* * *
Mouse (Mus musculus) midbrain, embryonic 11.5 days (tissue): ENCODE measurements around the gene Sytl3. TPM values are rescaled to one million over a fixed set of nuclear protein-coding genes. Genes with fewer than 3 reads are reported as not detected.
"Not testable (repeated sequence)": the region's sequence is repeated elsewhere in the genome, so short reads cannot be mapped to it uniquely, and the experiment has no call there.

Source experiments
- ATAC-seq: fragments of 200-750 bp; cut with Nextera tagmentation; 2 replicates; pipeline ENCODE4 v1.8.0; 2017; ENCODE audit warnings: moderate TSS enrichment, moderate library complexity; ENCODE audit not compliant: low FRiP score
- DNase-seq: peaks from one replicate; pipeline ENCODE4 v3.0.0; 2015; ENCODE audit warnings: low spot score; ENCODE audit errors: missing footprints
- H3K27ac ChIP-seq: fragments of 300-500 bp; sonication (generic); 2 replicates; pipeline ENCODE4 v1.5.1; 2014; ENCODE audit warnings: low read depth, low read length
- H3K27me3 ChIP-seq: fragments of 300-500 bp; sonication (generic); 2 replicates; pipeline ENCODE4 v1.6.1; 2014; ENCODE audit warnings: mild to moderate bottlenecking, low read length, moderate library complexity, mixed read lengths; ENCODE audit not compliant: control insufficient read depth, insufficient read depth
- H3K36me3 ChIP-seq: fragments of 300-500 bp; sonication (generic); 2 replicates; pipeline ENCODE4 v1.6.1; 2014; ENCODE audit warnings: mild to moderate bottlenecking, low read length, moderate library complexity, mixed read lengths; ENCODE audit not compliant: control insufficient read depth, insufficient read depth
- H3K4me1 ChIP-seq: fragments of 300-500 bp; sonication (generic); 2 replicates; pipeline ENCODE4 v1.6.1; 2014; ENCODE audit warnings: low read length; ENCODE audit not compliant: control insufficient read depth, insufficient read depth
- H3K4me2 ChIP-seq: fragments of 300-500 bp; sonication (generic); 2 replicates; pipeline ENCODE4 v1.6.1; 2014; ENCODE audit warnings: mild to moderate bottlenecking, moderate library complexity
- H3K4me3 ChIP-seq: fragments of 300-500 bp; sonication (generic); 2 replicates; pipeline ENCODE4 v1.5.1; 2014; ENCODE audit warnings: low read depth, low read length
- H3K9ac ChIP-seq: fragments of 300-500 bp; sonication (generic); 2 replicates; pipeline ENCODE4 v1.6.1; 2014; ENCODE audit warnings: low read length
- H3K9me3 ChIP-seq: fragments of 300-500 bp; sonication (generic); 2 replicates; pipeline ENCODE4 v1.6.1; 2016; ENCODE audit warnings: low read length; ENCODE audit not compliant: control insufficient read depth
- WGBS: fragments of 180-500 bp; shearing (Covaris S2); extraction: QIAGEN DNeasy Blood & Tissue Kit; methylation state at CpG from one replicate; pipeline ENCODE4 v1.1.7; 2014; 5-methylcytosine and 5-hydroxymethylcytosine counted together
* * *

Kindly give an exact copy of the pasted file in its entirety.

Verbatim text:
Mouse (Mus musculus) midbrain, embryonic 11.5 days (tissue): ENCODE measurements around the gene Sytl3. TPM values are rescaled to one million over a fixed set of nuclear protein-coding genes. Genes with fewer than 3 reads are reported as not detected.
"Not testable (repeated sequence)": the region's sequence is repeated elsewhere in the genome, so short reads cannot be mapped to it uniquely, and the experiment has no call there.

Source experiments
- ATAC-seq: fragments of 200-750 bp; cut with Nextera tagmentation; 2 replicates; pipeline ENCODE4 v1.8.0; 2017; ENCODE audit warnings: moderate TSS enrichment, moderate library complexity; ENCODE audit not compliant: low FRiP score
- DNase-seq: peaks from one replicate; pipeline ENCODE4 v3.0.0; 2015; ENCODE audit warnings: low spot score; ENCODE audit errors: missing footprints
- H3K27ac ChIP-seq: fragments of 300-500 bp; sonication (generic); 2 replicates; pipeline ENCODE4 v1.5.1; 2014; ENCODE audit warnings: low read depth, low read length
- H3K27me3 ChIP-seq: fragments of 300-500 bp; sonication (generic); 2 replicates; pipeline ENCODE4 v1.6.1; 2014; ENCODE audit warnings: mild to moderate bottlenecking, low read length, moderate library complexity, mixed read lengths; ENCODE audit not compliant: control insufficient read depth, insufficient read depth
- H3K36me3 ChIP-seq: fragments of 300-500 bp; sonication (generic); 2 replicates; pipeline ENCODE4 v1.6.1; 2014; ENCODE audit warnings: mild to moderate bottlenecking, low read length, moderate library complexity, mixed read lengths; ENCODE audit not compliant: control insufficient read depth, insufficient read depth
- H3K4me1 ChIP-seq: fragments of 300-500 bp; sonication (generic); 2 replicates; pipeline ENCODE4 v1.6.1; 2014; ENCODE audit warnings: low read length; ENCODE audit not compliant: control insufficient read depth, insufficient read depth
- H3K4me2 ChIP-seq: fragments of 300-500 bp; sonication (generic); 2 replicates; pipeline ENCODE4 v1.6.1; 2014; ENCODE audit warnings: mild to moderate bottlenecking, moderate library complexity
- H3K4me3 ChIP-seq: fragments of 300-500 bp; sonication (generic); 2 replicates; pipeline ENCODE4 v1.5.1; 2014; ENCODE audit warnings: low read depth, low read length
- H3K9ac ChIP-seq: fragments of 300-500 bp; sonication (generic); 2 replicates; pipeline ENCODE4 v1.6.1; 2014; ENCODE audit warnings: low read length
- H3K9me3 ChIP-seq: fragments of 300-500 bp; sonication (generic); 2 replicates; pipeline ENCODE4 v1.6.1; 2016; ENCODE audit warnings: low read length; ENCODE audit not compliant: control insufficient read depth
- WGBS: fragments of 180-500 bp; shearing (Covaris S2); extraction: QIAGEN DNeasy Blood & Tissue Kit; methylation state at CpG from one replicate; pipeline ENCODE4 v1.1.7; 2014; 5-methylcytosine and 5-hydroxymethylcytosine counted together